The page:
Kunichika, Ichikawa Danjuro as Watonai in Kokusen'ya Gassen

Toyohara Kunichika (1835-1900) Ichikawa Danjuro as Watonai in Kokusen'ya Gassen, 1887. Oban Triptych.

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This print from a story often called The Battles of Coxinga, is as exotic as the strange story that it tells. The Chinese Ming Emperor is counselled by two rival advisors, Ritoten and Gosanki. The evil one of the two plucks out his own eye to deceive the Emperor of his loyalty only to mock him and stab him to death. Gosanki saves the Emperor’s sister, Sendan who later dies but not before giving birth. They travel to Japan and are washed up at the home of a family of exiles and their son Watonai. They all vow to restore the Royal Family and travel back to China, landing in the midst of a tiger hunt; fearless Watonai kills the tiger and the evil Ritoten’s retainers and they come to the home of Kinshojo, the half sister of Watonai and her husband General Kanki.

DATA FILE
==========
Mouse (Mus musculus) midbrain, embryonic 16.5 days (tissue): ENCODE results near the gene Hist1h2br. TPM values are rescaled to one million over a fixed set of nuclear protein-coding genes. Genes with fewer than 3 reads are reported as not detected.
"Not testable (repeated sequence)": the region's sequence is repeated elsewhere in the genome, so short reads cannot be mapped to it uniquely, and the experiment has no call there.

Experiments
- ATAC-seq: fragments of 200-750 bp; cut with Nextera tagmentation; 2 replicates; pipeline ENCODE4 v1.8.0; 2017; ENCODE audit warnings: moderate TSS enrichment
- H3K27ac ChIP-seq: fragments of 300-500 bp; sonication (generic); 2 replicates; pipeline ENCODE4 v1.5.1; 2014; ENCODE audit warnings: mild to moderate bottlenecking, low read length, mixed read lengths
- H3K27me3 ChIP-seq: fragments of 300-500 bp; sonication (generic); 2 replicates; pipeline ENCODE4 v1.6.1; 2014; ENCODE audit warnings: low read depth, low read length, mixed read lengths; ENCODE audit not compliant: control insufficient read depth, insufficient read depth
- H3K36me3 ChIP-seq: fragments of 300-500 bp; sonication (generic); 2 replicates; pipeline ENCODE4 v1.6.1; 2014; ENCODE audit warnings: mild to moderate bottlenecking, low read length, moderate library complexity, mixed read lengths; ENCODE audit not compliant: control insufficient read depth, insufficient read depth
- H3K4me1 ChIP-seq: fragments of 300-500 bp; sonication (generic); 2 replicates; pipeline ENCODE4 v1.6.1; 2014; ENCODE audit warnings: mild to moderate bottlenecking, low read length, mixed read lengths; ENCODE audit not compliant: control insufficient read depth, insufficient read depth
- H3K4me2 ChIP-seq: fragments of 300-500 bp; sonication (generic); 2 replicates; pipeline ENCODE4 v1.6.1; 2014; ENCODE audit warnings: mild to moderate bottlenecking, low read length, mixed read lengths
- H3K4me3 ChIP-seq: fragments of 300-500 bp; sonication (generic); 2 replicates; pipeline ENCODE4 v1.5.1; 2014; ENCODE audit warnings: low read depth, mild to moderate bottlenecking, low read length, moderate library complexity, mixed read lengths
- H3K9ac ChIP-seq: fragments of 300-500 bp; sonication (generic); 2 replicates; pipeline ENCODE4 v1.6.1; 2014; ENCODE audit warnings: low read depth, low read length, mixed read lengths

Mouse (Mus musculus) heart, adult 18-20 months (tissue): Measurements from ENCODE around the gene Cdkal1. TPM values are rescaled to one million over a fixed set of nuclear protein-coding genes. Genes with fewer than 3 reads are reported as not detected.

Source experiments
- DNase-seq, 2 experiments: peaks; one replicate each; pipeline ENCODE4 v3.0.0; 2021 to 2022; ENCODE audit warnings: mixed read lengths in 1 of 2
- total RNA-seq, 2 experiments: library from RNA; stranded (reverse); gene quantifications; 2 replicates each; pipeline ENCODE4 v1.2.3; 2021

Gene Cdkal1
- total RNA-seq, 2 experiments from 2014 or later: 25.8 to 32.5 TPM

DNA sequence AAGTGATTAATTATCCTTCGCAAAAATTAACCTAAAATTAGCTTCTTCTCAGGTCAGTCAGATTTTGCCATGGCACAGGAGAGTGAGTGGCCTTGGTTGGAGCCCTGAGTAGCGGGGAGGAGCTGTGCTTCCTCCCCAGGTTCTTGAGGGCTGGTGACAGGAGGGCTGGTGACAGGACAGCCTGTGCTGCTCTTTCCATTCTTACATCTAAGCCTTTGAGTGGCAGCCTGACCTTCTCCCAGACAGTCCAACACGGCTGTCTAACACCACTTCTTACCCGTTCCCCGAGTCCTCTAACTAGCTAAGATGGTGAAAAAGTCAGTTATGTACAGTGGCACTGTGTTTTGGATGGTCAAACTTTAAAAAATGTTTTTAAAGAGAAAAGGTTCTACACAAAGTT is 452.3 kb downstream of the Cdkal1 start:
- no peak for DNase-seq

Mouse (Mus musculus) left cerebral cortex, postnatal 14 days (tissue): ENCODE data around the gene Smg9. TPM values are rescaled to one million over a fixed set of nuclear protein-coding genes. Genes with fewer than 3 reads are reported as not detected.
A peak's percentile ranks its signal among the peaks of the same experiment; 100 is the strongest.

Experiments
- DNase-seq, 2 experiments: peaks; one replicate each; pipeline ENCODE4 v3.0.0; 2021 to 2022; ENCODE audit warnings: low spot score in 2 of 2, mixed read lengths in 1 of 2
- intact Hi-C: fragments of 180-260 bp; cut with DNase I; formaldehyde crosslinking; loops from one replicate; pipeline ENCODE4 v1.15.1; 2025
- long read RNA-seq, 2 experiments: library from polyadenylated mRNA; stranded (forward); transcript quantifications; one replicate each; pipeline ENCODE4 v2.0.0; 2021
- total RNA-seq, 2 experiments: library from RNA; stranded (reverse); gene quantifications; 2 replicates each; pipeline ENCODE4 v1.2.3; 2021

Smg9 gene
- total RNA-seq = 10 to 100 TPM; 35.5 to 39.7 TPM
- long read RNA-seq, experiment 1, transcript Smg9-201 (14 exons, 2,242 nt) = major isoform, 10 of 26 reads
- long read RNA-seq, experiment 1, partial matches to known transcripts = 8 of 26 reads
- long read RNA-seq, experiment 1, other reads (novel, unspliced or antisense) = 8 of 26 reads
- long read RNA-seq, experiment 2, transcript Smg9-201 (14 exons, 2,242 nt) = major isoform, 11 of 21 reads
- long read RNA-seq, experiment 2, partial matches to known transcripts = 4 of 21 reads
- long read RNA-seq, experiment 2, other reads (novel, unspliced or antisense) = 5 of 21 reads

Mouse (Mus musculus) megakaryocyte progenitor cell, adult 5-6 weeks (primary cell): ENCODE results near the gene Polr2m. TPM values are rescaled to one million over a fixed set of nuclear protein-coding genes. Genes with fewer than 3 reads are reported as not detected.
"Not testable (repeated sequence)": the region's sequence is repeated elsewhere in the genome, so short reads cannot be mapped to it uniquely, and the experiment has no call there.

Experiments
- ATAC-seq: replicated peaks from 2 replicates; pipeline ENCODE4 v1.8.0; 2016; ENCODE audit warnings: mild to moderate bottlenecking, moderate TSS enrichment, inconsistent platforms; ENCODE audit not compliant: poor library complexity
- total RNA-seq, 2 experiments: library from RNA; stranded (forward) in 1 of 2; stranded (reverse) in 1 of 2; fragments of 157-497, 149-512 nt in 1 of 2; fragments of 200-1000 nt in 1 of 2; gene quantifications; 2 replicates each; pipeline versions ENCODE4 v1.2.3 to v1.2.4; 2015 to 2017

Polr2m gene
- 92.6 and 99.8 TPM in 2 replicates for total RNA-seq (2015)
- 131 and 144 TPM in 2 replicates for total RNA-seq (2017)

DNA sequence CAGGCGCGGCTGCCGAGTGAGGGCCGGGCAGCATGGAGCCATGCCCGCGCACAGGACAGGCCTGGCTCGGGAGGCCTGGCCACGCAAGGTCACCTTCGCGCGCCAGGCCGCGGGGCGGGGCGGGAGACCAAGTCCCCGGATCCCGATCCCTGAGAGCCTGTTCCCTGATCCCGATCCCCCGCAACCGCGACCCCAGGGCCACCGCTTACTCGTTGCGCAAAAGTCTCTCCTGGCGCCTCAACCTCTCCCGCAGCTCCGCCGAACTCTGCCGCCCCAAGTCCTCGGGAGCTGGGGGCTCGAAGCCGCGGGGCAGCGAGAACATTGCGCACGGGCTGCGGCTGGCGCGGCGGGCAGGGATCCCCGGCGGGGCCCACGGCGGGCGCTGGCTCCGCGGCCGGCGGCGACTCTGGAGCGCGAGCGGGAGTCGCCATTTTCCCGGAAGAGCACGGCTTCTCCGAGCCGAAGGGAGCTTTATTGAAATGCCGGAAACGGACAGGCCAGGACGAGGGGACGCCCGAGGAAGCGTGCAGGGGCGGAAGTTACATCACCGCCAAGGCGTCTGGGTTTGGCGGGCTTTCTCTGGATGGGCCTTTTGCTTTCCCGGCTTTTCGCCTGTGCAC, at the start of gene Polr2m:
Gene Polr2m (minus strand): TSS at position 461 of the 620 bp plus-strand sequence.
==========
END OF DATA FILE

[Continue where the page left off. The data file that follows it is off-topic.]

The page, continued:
Kinshojo is overjoyed to be reunited with her family but General Kanki refuses to be united with Watonai. As a consequence, Kinshojo and her stepmother kill themselves, uniting the families through sacrifice and together they defeat Ritoten and restore the child Emperor. In this stunning, LOUD print by Kunichika, we see Ichikawa Danjuro IX in great aragoto mode in the traditional exotic costume of Watonai in the centre sheet. On the right we see the tragic Kinshojo played by Nakamura Fukusuke and the step mother Nagisa played by Kunitaro Kawarasaki. General Kanki occupies the left sheet played by Kataoka Gado. The play most often used for this story is Kokusen'ya Gassen written for the puppet theatre in 1716.

A fine triptych of an exotic subject by Kunichika in full Meiji colour… those reds and blues! A great print showing the final act where the two families await resolution at the castle of General Kanki. Unbacked, colour, impression and condition are all fine.

70 x 35.5 cm.